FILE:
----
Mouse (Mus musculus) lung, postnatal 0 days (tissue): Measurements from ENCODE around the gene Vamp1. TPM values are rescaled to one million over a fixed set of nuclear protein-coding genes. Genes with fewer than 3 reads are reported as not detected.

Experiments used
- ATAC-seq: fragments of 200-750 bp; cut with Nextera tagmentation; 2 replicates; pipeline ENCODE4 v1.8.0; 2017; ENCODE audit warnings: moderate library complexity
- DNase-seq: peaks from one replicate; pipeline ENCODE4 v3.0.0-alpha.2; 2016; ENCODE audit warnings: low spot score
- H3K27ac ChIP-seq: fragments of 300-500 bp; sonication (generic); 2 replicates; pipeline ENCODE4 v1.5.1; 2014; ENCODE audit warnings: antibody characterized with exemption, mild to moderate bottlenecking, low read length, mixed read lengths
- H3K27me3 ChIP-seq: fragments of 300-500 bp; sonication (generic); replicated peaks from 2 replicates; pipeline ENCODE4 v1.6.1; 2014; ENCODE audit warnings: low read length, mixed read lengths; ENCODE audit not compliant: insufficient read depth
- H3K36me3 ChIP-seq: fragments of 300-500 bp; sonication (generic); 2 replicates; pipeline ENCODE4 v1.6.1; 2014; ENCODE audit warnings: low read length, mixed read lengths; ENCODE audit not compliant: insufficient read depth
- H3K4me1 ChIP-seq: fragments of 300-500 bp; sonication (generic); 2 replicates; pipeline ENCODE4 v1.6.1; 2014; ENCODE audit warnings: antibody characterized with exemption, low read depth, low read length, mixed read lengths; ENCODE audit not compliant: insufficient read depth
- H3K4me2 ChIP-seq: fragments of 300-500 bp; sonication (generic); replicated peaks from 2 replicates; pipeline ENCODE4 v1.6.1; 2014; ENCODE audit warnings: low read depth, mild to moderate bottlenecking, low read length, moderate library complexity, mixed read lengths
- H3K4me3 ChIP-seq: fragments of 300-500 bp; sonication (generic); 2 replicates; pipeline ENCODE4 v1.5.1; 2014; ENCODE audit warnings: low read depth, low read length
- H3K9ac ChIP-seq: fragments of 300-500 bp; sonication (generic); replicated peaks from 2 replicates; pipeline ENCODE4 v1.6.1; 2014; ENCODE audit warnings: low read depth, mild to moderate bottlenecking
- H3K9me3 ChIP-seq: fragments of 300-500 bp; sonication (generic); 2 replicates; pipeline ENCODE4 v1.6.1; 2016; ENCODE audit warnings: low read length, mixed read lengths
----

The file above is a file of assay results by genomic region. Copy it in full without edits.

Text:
Mouse (Mus musculus) lung, postnatal 0 days (tissue): Measurements from ENCODE around the gene Vamp1. TPM values are rescaled to one million over a fixed set of nuclear protein-coding genes. Genes with fewer than 3 reads are reported as not detected.

Experiments used
- ATAC-seq: fragments of 200-750 bp; cut with Nextera tagmentation; 2 replicates; pipeline ENCODE4 v1.8.0; 2017; ENCODE audit warnings: moderate library complexity
- DNase-seq: peaks from one replicate; pipeline ENCODE4 v3.0.0-alpha.2; 2016; ENCODE audit warnings: low spot score
- H3K27ac ChIP-seq: fragments of 300-500 bp; sonication (generic); 2 replicates; pipeline ENCODE4 v1.5.1; 2014; ENCODE audit warnings: antibody characterized with exemption, mild to moderate bottlenecking, low read length, mixed read lengths
- H3K27me3 ChIP-seq: fragments of 300-500 bp; sonication (generic); replicated peaks from 2 replicates; pipeline ENCODE4 v1.6.1; 2014; ENCODE audit warnings: low read length, mixed read lengths; ENCODE audit not compliant: insufficient read depth
- H3K36me3 ChIP-seq: fragments of 300-500 bp; sonication (generic); 2 replicates; pipeline ENCODE4 v1.6.1; 2014; ENCODE audit warnings: low read length, mixed read lengths; ENCODE audit not compliant: insufficient read depth
- H3K4me1 ChIP-seq: fragments of 300-500 bp; sonication (generic); 2 replicates; pipeline ENCODE4 v1.6.1; 2014; ENCODE audit warnings: antibody characterized with exemption, low read depth, low read length, mixed read lengths; ENCODE audit not compliant: insufficient read depth
- H3K4me2 ChIP-seq: fragments of 300-500 bp; sonication (generic); replicated peaks from 2 replicates; pipeline ENCODE4 v1.6.1; 2014; ENCODE audit warnings: low read depth, mild to moderate bottlenecking, low read length, moderate library complexity, mixed read lengths
- H3K4me3 ChIP-seq: fragments of 300-500 bp; sonication (generic); 2 replicates; pipeline ENCODE4 v1.5.1; 2014; ENCODE audit warnings: low read depth, low read length
- H3K9ac ChIP-seq: fragments of 300-500 bp; sonication (generic); replicated peaks from 2 replicates; pipeline ENCODE4 v1.6.1; 2014; ENCODE audit warnings: low read depth, mild to moderate bottlenecking
- H3K9me3 ChIP-seq: fragments of 300-500 bp; sonication (generic); 2 replicates; pipeline ENCODE4 v1.6.1; 2016; ENCODE audit warnings: low read length, mixed read lengths